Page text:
At some point in our lives we’ve all stood in front of a kiosk staring at an arrow pointing down to a dot with the words “You are here” typed above it. Most of us never think twice about it but to me it’s one of the best underrated quotes of our time. We’re always somewhere but we are never really “here”.
When the opportunity came for me to take a trip to a place I had never been with people I had never met, I looked forward to the thought of being lost. I wanted to find my arrow and be present in a foreign place.
The event was C.A.M.P camp at Pismo Beach, CA. The letters standing for “Crack Alley Moto Posse” which basically was a group of friends that all rode motorcycles and use to live in the bad part of town. Since then life had gotten a little more “grown up” and they created a long weekend event snatched from the common clutches of demanding careers to get back to the essential parts of life.
I arrived more than two hours later than planned, but I had made a decision before I left that I would not be on a schedule and upon arrival it appeared everyone else had the same idea as I. The campsite was a combination of relaxed and chaos with people talking by the fire while others circled around on loud two stoke shitty dirtbikes. It was strangely calming following the revolutions mixed with heat and soft breeze, no one seeming to care about the never ending raining of sand kicked up from the knobby tires. Music played from loudspeakers and faded out the crashing of the waves. There were tents scattered in one section and a grill in another manned by a tall and hairy gentleman in head to toe leather fringe. The motorcycles and dune buggies were to the left next to the trucks that were backed in with their tailgates down adding extra seats or a place to nap. Nothing felt out of place, not even the couple guys playing backgammon next to the liquor stash.
I was a stranger here but no one noticed and was immediately immersed in conversations before being tossed a helmet to head out to ride the dunes. There wasn’t any time to be uncomfortable not even when I got the dune buggy stuck in the sand trying to climb a hill that was way to steep for the little amount of power it had. Two random guys showed up to help tow me out and then they smoked me out. If only everyone was this friendly and trusting.
Back at the campsite the more the sun faded the more we started to amplify. The music got louder and the drinks got stronger. We ate fresh grilled carne asada on tortillas delivered hours before from two guys who rode up from Mexico. They were strangers too. Our desert was over 150 shucked oysters covered in hot sauce that photographer Monti Smith brought in a large cooler. We washed them down with beers and chased that with whiskey. Restlessness loomed, distracted and dared us before we were ready and before long we were dancing, sharing stories and creating new ones. For the first time in a long time I wasn’t on my phone. No one else was either.
As the sun slipped below the horizon, some retired to their tents or slept were they lay and quickly 2 am rolled past and we reached the part when the night has its guard down and dares you to do stupid things.
There’s a reason why the dreamers aren’t the ones who ever sleep, they are too full of action and impatience. We danced in fires, wrestled under the stars, howled at the moon (In our defense, the moon was full and we were left unsupervised) and lost our voices but no one cared, we were no longer sharing past stories, we were busy being engulfed in the moment. Somewhere between darkness and dawn one by one we made friends with slumber and retired for the last bits of night.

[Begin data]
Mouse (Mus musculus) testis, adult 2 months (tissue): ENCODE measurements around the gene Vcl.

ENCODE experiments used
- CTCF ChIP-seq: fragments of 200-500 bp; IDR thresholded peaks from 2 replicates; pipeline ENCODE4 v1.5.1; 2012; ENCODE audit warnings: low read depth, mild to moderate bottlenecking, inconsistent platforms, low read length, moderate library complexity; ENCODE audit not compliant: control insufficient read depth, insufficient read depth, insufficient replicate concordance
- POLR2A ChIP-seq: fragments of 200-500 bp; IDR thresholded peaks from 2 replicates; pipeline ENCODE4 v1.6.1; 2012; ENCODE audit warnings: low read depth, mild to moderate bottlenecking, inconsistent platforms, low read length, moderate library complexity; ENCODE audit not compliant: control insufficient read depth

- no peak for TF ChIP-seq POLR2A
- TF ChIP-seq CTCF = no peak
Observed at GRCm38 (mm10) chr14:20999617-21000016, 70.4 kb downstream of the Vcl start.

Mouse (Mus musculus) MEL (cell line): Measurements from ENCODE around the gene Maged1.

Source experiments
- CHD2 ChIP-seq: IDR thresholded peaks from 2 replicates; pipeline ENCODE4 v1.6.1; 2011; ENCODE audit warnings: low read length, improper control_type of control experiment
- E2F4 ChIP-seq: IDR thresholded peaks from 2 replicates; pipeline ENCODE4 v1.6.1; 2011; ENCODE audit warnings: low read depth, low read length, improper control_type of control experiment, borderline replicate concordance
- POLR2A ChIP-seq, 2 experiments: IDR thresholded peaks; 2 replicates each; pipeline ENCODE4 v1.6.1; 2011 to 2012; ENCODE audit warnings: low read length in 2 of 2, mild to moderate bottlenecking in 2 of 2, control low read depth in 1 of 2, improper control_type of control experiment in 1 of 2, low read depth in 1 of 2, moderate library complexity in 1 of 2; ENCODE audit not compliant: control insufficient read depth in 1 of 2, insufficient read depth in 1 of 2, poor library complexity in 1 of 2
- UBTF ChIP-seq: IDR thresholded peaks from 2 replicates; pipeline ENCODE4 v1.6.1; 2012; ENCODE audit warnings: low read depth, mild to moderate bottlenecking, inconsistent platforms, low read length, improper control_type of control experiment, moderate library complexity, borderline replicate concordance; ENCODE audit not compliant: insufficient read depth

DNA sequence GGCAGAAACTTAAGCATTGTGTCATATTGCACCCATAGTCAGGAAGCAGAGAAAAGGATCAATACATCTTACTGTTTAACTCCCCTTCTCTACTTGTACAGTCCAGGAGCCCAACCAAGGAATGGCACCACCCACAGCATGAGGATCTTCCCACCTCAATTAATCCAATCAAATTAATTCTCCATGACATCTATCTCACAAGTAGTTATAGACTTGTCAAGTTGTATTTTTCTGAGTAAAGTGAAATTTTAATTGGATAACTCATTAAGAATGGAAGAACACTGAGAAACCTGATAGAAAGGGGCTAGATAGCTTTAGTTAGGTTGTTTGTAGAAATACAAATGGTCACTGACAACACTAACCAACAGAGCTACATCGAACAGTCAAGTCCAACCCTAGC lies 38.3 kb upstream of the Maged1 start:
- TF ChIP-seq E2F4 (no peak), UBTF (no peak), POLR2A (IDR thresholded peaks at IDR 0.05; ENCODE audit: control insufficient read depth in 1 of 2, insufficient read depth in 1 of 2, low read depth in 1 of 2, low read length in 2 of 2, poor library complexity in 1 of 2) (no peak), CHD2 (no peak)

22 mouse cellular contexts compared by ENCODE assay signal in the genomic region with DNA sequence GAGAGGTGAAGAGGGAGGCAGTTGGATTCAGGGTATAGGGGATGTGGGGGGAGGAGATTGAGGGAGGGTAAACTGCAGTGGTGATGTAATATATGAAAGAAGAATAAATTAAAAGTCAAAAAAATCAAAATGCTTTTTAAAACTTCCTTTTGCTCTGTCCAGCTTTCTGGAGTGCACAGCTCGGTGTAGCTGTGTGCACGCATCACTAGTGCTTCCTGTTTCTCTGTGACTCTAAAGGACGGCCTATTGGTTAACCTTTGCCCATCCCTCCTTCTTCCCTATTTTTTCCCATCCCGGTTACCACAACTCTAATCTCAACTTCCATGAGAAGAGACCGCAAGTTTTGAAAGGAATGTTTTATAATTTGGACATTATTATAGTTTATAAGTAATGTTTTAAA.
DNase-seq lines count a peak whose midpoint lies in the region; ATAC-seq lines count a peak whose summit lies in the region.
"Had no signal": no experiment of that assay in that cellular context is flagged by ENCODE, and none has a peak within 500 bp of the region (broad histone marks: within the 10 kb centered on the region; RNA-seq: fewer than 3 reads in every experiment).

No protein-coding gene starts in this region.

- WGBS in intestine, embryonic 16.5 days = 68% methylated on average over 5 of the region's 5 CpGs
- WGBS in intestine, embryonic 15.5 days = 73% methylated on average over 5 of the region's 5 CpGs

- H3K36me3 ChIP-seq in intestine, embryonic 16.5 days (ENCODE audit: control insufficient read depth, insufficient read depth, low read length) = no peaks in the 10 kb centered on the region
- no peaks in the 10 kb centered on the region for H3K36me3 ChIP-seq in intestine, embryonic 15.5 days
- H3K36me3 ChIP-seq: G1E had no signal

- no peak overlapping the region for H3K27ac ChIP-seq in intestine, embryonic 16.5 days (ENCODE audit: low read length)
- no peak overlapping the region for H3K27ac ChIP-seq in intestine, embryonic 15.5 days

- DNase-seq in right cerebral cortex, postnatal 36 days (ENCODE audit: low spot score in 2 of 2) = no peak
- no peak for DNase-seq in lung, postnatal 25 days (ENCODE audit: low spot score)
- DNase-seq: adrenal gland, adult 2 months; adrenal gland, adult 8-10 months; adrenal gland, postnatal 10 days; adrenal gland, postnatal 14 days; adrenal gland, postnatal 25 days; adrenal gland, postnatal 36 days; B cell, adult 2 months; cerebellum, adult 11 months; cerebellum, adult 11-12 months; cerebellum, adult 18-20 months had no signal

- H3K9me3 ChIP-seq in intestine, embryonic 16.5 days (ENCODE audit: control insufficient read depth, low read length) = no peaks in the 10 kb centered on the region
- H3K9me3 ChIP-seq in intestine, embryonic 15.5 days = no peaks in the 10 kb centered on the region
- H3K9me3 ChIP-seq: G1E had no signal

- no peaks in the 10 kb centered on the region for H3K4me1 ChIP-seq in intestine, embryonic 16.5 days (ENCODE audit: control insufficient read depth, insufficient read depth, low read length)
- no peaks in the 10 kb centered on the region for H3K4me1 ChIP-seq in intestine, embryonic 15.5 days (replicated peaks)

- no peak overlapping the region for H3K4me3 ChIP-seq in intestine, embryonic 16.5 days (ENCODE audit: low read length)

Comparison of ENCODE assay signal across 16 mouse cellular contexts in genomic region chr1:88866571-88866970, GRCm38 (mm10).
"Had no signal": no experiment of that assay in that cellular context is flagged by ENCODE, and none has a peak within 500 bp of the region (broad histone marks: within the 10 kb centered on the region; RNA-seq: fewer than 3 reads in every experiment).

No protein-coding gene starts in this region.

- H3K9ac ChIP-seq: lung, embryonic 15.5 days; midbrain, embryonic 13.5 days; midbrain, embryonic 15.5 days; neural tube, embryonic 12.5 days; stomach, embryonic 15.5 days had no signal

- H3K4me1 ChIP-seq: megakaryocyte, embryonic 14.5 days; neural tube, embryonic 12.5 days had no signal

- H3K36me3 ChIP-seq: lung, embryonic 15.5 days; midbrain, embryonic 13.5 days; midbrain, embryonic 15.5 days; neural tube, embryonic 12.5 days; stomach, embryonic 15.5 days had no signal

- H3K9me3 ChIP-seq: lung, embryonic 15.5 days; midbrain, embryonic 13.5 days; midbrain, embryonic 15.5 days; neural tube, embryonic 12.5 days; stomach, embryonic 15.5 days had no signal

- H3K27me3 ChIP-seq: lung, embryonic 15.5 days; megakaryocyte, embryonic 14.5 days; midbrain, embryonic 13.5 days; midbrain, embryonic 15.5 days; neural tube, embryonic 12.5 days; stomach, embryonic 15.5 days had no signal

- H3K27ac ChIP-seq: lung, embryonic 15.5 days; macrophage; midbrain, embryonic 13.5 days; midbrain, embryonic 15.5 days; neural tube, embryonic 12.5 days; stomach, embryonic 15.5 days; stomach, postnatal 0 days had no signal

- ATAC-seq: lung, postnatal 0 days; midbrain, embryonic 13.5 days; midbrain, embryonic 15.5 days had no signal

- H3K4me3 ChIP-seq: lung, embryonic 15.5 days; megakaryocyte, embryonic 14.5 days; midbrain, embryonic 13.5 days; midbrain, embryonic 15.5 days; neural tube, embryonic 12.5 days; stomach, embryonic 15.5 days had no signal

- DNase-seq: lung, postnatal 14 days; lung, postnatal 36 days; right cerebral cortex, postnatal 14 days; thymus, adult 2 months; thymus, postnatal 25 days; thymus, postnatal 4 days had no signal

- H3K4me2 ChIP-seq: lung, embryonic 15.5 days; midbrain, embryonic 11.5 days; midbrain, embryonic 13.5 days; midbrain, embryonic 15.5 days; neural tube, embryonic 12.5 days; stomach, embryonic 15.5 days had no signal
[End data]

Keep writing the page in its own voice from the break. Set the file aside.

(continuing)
The next morning a mist and fog rolled in as we rolled out sleepy eyed but still ready for adventure. Slowing we congregated around the fire telling tales about what the night held to those who passed out early. What seemed like an endless buffet of bacon, eggs and tortillas filled the air with deliciousness and after eating we started coming back to life. Some of us went for a swim in the cold pacific waters and the others got back on our bikes to challenge the sand one last time. Even though our bodies were hurting from riding the day before and our eyes were half open from the lack of sleep we still wanted to squeeze what was left of this fuel inspired excursion.
We were boundless and free where no maps are needed to find our way because there was no where we need to be other than where we were. Traveling to places puts us at the edge of something wonderful, doing it with friends or strangers gives us liberation.
I came out to C.A.M.P. with no expectations, only an appreciation of chances. I took them and it was there, lost on the west coast that I found out what it meant to be here and the best part was that new friends quickly became the shorthand that old friends are. The experiences that were created in two days welded us together and I will forever be telling stories from that weekend. So if it’s riding shitty motorcycles in the sand, paddling toward an ocean sunset, camping under the stars or dancing in fire-however you greet new experiences doing it loud is always a must. And if you’re lucky you’ll loose your voice along the way.
“My takeaway from the whole C.A.M.P. was just how rad my friends are. People flew in from Tennessee and drove up all the way from Tijuana just to party at a beach with their friends and ride some old bikes. I can't think of a much better time. I'm not sure if I swallowed more sand from smiling the whole time, or getting passed by Blake in the dunes, or by waking up face first on the beach. And as Ruben said " with a brother, you have family. But with a friend, you have family and friend"’- Monti Smith